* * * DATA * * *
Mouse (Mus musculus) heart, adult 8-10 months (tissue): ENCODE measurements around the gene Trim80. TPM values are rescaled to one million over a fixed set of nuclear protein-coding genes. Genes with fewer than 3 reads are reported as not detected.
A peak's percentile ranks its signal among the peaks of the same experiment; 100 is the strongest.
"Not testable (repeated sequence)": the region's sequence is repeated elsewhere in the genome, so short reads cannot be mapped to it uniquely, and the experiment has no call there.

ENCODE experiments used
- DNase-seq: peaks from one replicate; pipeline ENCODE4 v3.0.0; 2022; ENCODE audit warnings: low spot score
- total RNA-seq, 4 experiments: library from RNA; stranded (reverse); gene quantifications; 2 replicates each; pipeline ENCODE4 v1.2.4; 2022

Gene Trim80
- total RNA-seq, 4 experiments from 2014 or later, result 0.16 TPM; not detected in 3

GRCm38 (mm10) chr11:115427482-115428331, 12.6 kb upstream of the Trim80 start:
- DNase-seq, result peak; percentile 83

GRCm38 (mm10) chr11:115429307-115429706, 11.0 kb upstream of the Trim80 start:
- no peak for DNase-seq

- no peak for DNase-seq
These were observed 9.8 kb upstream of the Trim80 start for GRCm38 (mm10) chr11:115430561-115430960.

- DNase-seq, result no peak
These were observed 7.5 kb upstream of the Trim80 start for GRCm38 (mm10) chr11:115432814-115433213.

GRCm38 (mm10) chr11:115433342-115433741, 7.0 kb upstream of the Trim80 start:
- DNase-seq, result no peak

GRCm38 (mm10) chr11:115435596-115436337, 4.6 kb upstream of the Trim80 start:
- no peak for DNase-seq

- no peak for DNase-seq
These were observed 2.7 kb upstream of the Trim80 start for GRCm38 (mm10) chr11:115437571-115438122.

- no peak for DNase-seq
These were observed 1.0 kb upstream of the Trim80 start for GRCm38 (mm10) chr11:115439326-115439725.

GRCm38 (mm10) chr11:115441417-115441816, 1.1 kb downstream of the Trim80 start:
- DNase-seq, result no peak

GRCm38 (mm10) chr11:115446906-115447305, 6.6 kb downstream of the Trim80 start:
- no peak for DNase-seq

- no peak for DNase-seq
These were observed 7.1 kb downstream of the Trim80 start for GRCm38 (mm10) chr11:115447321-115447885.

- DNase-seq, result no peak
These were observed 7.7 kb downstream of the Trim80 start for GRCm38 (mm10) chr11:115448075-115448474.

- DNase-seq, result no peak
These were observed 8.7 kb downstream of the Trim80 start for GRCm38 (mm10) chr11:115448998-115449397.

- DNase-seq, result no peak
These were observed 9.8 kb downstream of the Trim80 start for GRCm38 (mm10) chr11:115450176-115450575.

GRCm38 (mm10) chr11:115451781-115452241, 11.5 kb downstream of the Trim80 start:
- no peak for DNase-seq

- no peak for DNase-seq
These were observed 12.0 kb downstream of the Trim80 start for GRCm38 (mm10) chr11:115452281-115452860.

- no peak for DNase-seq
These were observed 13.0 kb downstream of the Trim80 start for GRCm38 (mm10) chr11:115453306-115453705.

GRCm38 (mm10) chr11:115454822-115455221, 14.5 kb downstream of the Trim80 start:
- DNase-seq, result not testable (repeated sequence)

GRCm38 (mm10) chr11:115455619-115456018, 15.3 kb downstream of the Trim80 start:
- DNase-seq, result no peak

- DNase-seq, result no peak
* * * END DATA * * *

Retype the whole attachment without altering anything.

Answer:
Mouse (Mus musculus) heart, adult 8-10 months (tissue): ENCODE measurements around the gene Trim80. TPM values are rescaled to one million over a fixed set of nuclear protein-coding genes. Genes with fewer than 3 reads are reported as not detected.
A peak's percentile ranks its signal among the peaks of the same experiment; 100 is the strongest.
"Not testable (repeated sequence)": the region's sequence is repeated elsewhere in the genome, so short reads cannot be mapped to it uniquely, and the experiment has no call there.

ENCODE experiments used
- DNase-seq: peaks from one replicate; pipeline ENCODE4 v3.0.0; 2022; ENCODE audit warnings: low spot score
- total RNA-seq, 4 experiments: library from RNA; stranded (reverse); gene quantifications; 2 replicates each; pipeline ENCODE4 v1.2.4; 2022

Gene Trim80
- total RNA-seq, 4 experiments from 2014 or later, result 0.16 TPM; not detected in 3

GRCm38 (mm10) chr11:115427482-115428331, 12.6 kb upstream of the Trim80 start:
- DNase-seq, result peak; percentile 83

GRCm38 (mm10) chr11:115429307-115429706, 11.0 kb upstream of the Trim80 start:
- no peak for DNase-seq

- no peak for DNase-seq
These were observed 9.8 kb upstream of the Trim80 start for GRCm38 (mm10) chr11:115430561-115430960.

- DNase-seq, result no peak
These were observed 7.5 kb upstream of the Trim80 start for GRCm38 (mm10) chr11:115432814-115433213.

GRCm38 (mm10) chr11:115433342-115433741, 7.0 kb upstream of the Trim80 start:
- DNase-seq, result no peak

GRCm38 (mm10) chr11:115435596-115436337, 4.6 kb upstream of the Trim80 start:
- no peak for DNase-seq

- no peak for DNase-seq
These were observed 2.7 kb upstream of the Trim80 start for GRCm38 (mm10) chr11:115437571-115438122.

- no peak for DNase-seq
These were observed 1.0 kb upstream of the Trim80 start for GRCm38 (mm10) chr11:115439326-115439725.

GRCm38 (mm10) chr11:115441417-115441816, 1.1 kb downstream of the Trim80 start:
- DNase-seq, result no peak

GRCm38 (mm10) chr11:115446906-115447305, 6.6 kb downstream of the Trim80 start:
- no peak for DNase-seq

- no peak for DNase-seq
These were observed 7.1 kb downstream of the Trim80 start for GRCm38 (mm10) chr11:115447321-115447885.

- DNase-seq, result no peak
These were observed 7.7 kb downstream of the Trim80 start for GRCm38 (mm10) chr11:115448075-115448474.

- DNase-seq, result no peak
These were observed 8.7 kb downstream of the Trim80 start for GRCm38 (mm10) chr11:115448998-115449397.

- DNase-seq, result no peak
These were observed 9.8 kb downstream of the Trim80 start for GRCm38 (mm10) chr11:115450176-115450575.

GRCm38 (mm10) chr11:115451781-115452241, 11.5 kb downstream of the Trim80 start:
- no peak for DNase-seq

- no peak for DNase-seq
These were observed 12.0 kb downstream of the Trim80 start for GRCm38 (mm10) chr11:115452281-115452860.

- no peak for DNase-seq
These were observed 13.0 kb downstream of the Trim80 start for GRCm38 (mm10) chr11:115453306-115453705.

GRCm38 (mm10) chr11:115454822-115455221, 14.5 kb downstream of the Trim80 start:
- DNase-seq, result not testable (repeated sequence)

GRCm38 (mm10) chr11:115455619-115456018, 15.3 kb downstream of the Trim80 start:
- DNase-seq, result no peak

- DNase-seq, result no peak